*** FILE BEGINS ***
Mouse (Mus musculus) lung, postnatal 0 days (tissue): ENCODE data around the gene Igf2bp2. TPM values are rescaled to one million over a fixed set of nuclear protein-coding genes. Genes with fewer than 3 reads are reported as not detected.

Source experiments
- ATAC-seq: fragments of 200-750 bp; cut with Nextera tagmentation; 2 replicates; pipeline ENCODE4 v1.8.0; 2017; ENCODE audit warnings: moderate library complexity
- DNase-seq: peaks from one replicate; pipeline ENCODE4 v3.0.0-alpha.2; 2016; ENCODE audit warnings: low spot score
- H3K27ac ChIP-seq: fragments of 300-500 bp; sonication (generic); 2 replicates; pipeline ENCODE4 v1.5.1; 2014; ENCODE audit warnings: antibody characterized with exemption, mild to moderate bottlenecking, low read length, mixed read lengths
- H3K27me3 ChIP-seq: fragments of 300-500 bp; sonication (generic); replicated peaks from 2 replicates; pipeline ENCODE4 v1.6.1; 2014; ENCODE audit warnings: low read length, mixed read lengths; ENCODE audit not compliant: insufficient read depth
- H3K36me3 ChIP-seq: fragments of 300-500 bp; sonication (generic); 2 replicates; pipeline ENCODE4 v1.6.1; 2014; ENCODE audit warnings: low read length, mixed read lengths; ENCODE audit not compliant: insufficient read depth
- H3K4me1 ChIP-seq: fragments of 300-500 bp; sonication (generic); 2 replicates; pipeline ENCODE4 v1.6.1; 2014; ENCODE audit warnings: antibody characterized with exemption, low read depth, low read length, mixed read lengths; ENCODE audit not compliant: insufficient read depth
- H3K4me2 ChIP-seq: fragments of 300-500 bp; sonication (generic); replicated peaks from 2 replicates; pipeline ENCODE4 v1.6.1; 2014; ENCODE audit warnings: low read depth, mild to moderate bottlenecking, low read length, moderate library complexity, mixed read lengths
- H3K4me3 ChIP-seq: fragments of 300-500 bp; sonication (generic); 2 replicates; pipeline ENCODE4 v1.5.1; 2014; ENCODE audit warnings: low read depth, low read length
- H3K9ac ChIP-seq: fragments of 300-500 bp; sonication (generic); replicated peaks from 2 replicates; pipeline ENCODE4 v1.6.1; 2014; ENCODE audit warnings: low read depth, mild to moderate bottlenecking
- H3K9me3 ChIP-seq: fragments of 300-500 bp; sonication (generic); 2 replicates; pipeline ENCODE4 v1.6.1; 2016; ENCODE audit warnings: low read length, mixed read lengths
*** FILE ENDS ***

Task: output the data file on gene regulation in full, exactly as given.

Mouse (Mus musculus) lung, postnatal 0 days (tissue): ENCODE data around the gene Igf2bp2. TPM values are rescaled to one million over a fixed set of nuclear protein-coding genes. Genes with fewer than 3 reads are reported as not detected.

Source experiments
- ATAC-seq: fragments of 200-750 bp; cut with Nextera tagmentation; 2 replicates; pipeline ENCODE4 v1.8.0; 2017; ENCODE audit warnings: moderate library complexity
- DNase-seq: peaks from one replicate; pipeline ENCODE4 v3.0.0-alpha.2; 2016; ENCODE audit warnings: low spot score
- H3K27ac ChIP-seq: fragments of 300-500 bp; sonication (generic); 2 replicates; pipeline ENCODE4 v1.5.1; 2014; ENCODE audit warnings: antibody characterized with exemption, mild to moderate bottlenecking, low read length, mixed read lengths
- H3K27me3 ChIP-seq: fragments of 300-500 bp; sonication (generic); replicated peaks from 2 replicates; pipeline ENCODE4 v1.6.1; 2014; ENCODE audit warnings: low read length, mixed read lengths; ENCODE audit not compliant: insufficient read depth
- H3K36me3 ChIP-seq: fragments of 300-500 bp; sonication (generic); 2 replicates; pipeline ENCODE4 v1.6.1; 2014; ENCODE audit warnings: low read length, mixed read lengths; ENCODE audit not compliant: insufficient read depth
- H3K4me1 ChIP-seq: fragments of 300-500 bp; sonication (generic); 2 replicates; pipeline ENCODE4 v1.6.1; 2014; ENCODE audit warnings: antibody characterized with exemption, low read depth, low read length, mixed read lengths; ENCODE audit not compliant: insufficient read depth
- H3K4me2 ChIP-seq: fragments of 300-500 bp; sonication (generic); replicated peaks from 2 replicates; pipeline ENCODE4 v1.6.1; 2014; ENCODE audit warnings: low read depth, mild to moderate bottlenecking, low read length, moderate library complexity, mixed read lengths
- H3K4me3 ChIP-seq: fragments of 300-500 bp; sonication (generic); 2 replicates; pipeline ENCODE4 v1.5.1; 2014; ENCODE audit warnings: low read depth, low read length
- H3K9ac ChIP-seq: fragments of 300-500 bp; sonication (generic); replicated peaks from 2 replicates; pipeline ENCODE4 v1.6.1; 2014; ENCODE audit warnings: low read depth, mild to moderate bottlenecking
- H3K9me3 ChIP-seq: fragments of 300-500 bp; sonication (generic); 2 replicates; pipeline ENCODE4 v1.6.1; 2016; ENCODE audit warnings: low read length, mixed read lengths